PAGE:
For some ancient cultures, bathing was a necessity. Others avoided keeping clean for a multitude of reasons. For the Romans, not only were baths important for maintaining health, they were also an important part of social life. Roman public bath houses were centers for socialization and in some areas, were quite large and lavish indeed.
Roman baths actually fell into two categories: balneae and thermae. Balneae were built on a smaller scale than thermae. There were public balneae as well as private ones that were attached to homes. Their main function was to enable people to clean themselves. Although these were popular and the Romans did enjoy using them to get clean it was at the thermae that the action really happened.
This is because thermae (some of which were large Imperial bath complexes) were much larger and were designed to allow a person to spend an entire day relaxing and getting clean. Some of the Imperial Roman bath complexes were absolutely massive. For example a public thermae that was constructed n 19BCE was a large complex that featured a 25 meter rotunda. It also featured a pool and an artificial river as well. Later complexes, such as the Baths of Diocletian were larger. Over 3,000 bathers used the Baths of Diocletian each and every day.
A Roman bath complex featured three main rooms. Two of the rooms contained pools of water. There was a frigidarium, a room with a pool of unheated water. In some baths, the frigidarium pool was large enough for swimming. This was the room that bathers entered first and where they would disrobe. After plunging into the cold water, a bather could decide whether they wanted to enter the tepidarium to be anointed, or whether they wanted to move on to the caldarium.
The caldarium was a room with a pool of hot water in it. It was built directly over a hypocaust. This was a form of central heating. A raised floor allowed hot air from a furnace to move around underneath and this warmed the entire room or complex. Because the caldarium was located directly over the furnace, the room was extremely warm and the water inside was very warm as well. Although women were welcome at the baths they did not use the same rooms as the men. Their rooms were generally smaller and configured differently although they did serve the same purpose as the men’s bath did.
Bathing was a process that could take hours. It was not uncommon for individuals to spend the day at the bath moving from one room to another. In some bathing complexes there were additional areas as well. One was the palaestra. This was an outdoor gym where men could exercise. Some thermae also had libraries and areas where food could be purchased and consumed. It was not uncommon for people to meet at the baths and make social plans or to use the baths to find an audience for political speeches.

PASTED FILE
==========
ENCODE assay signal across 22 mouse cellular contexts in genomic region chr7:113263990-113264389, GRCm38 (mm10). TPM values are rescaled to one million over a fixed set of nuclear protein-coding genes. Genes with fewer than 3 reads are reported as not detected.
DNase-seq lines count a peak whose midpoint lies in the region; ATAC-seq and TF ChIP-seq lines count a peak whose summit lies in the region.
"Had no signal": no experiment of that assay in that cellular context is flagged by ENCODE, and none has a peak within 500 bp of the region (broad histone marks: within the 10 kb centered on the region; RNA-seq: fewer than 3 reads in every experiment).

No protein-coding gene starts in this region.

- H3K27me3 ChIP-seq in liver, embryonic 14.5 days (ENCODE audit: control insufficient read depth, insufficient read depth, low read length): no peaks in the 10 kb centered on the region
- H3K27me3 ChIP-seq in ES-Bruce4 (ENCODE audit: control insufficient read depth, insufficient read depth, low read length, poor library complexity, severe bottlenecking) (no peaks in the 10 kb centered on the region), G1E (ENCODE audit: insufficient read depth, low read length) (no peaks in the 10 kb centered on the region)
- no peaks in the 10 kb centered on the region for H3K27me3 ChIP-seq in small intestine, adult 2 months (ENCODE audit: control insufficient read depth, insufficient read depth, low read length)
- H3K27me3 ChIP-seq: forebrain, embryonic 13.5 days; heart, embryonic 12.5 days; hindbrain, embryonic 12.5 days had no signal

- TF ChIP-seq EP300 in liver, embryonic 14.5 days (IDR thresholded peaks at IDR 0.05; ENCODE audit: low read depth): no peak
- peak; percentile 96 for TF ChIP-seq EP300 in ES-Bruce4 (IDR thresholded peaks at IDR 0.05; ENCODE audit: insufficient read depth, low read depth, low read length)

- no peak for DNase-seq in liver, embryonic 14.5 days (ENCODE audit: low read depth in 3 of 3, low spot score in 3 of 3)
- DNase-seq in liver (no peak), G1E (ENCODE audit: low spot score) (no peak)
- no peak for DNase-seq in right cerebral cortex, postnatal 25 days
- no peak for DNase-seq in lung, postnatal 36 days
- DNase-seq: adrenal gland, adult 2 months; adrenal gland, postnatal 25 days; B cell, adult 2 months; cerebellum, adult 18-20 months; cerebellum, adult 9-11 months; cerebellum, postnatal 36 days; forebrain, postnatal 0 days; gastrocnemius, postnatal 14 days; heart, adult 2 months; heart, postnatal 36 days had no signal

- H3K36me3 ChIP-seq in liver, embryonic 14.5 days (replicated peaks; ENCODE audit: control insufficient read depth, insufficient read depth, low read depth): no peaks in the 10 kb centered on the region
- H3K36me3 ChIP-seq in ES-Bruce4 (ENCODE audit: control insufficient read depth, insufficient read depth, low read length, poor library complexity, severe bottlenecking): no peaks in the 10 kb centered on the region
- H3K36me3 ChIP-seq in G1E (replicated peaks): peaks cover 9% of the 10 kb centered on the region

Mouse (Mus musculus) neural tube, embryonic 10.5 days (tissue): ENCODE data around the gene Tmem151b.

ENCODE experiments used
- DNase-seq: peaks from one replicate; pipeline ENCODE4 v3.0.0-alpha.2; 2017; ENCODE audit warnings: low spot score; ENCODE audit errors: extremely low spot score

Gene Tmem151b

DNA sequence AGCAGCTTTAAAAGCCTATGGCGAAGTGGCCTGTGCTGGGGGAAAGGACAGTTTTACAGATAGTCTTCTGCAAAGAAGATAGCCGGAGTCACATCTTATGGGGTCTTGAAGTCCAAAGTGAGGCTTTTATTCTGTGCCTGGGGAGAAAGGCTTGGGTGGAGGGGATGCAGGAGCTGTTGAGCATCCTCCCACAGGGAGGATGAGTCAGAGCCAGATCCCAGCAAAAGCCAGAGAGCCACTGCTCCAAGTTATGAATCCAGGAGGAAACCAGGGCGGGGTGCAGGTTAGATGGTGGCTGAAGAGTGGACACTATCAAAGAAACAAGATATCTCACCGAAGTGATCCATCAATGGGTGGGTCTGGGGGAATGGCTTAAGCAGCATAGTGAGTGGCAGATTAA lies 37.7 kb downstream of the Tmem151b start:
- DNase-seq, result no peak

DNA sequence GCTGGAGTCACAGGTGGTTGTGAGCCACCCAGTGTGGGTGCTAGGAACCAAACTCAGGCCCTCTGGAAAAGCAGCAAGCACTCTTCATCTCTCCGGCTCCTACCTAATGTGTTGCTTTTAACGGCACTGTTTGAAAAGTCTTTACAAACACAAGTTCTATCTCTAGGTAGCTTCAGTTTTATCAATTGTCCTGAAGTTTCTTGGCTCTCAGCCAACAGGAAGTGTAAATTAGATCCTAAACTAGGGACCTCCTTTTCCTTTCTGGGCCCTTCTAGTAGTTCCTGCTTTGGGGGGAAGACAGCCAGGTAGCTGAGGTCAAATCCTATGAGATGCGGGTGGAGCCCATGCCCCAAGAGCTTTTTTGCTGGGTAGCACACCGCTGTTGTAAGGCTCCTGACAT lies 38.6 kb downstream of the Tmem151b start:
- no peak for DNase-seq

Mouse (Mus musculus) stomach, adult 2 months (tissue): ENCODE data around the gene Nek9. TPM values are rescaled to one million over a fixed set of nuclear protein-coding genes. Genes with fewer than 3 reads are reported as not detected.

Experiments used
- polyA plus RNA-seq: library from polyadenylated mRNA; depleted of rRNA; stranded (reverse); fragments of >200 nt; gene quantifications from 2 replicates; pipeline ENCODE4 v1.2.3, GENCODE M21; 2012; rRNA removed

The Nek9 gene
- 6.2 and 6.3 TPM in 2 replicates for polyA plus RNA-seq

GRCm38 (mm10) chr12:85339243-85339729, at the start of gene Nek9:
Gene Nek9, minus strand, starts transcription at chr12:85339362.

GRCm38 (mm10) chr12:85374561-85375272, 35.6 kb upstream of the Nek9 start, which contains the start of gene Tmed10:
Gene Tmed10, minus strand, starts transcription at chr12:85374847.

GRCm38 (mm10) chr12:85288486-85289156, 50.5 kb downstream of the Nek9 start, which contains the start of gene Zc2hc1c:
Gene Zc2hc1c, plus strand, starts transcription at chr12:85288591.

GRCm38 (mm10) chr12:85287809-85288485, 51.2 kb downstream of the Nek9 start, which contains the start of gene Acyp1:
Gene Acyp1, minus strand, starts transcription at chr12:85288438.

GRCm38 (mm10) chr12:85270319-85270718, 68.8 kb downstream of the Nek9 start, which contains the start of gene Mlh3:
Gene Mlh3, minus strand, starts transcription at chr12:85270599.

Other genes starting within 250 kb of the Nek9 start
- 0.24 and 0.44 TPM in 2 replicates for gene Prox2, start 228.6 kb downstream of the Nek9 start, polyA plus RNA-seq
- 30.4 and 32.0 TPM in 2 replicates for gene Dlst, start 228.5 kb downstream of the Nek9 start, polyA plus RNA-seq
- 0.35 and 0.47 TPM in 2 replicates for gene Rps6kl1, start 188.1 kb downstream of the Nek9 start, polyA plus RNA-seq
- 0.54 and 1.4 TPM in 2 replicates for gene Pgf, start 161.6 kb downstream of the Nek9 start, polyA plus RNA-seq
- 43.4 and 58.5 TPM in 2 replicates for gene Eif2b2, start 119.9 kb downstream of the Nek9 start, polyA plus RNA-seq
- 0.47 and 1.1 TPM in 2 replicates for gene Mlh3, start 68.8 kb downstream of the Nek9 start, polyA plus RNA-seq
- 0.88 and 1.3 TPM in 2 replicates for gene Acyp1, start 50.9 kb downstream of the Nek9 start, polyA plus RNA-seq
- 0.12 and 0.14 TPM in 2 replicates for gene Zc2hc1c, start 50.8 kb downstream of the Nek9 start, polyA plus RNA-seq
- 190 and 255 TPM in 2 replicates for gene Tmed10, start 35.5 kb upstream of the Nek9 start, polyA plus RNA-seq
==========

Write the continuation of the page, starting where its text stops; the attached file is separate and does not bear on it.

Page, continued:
As the Romans spread out and exerted their influence in other areas in Europe, they brought their baths with them. Some, like those built at the hot springs in Bath, England still have ruins that are visible today.
In the ancient world, female rulers were few and far between. While many male rulers have had spouses and consorts that were mentioned in history books, very few of these women ruled in their own right and ancient female rulers were unique enough that when they did exist, they generally received a lot of press both at the time that they ruled and in historical reports about the time that they lived in.
One of these female rulers was born in 624 and lived in China during the Tang dynasty. Her name was Wu Zetian (or, as she is known Empress Wu) and her beginnings were surprisingly humble. Although she was born into a noble family it was not the ruling family. Wu Zetian’s beauty caused her to be sent to the palace of Emperor Tai Tsung (also known as Emperor Taizong) as a concubine. All of the reports of the time talked about her beauty, her intelligence and her wit so it was no wonder that she was chosen to hold that position in the Emperor’s court.
If power had stayed with Emperor Tai Tsung, Wu Zetian would likely have never become Empress. She was unable to bear the old emperor any children. It was the custom of the time that when an Emperor would die, childless concubines would become Buddhist nuns. But luck was on the side of Wu Zetian. It turns out that Empress Wang, the wife of the old emperor, did not want her son to be swayed by the influence of Consort Xiao. Because of this, Wu was returned to the palace and given the position of consort or concubine to Emperor Gaozong.
At this point, Wu began to consolidate her power. She became a favored concubine of the new emperor and bore him the male children that the Emperor wanted. She was able to eliminate Empress Wang, the Emperor’s wife, by framing her for the death of Wu’s infant daughter. Some historians claim that she may have killed the little girl herself in order to frame Empress Wang.
The ability to seize power came about five years after they were married. The Emperor suffered a stroke that left him crippled. When this happened, Empress Wu put herself into a position where she had control over the administration of the empire. Historians say that she was willing to do anything and get rid of anyone that stood in her way.
Empress Wu ruled the country officially as empress from the year 690 to 705. During that time, she established a secret police force that terrorized the country but, as time went on and she became more confident in her rule, this became less of an issue in the empire. She was a capable ruler and was able to rule well. Until her rule, Daoism had been the state religion but she changed this and instead, Buddhism became the religion favored most by the state.
In 705, Wu was deposed and the throne passed to her third son, Emperor Zhongzong who she had had exiled years earlier. Although she was deposed she was not killed. Instead, she died peacefully during that same year at the age of 80.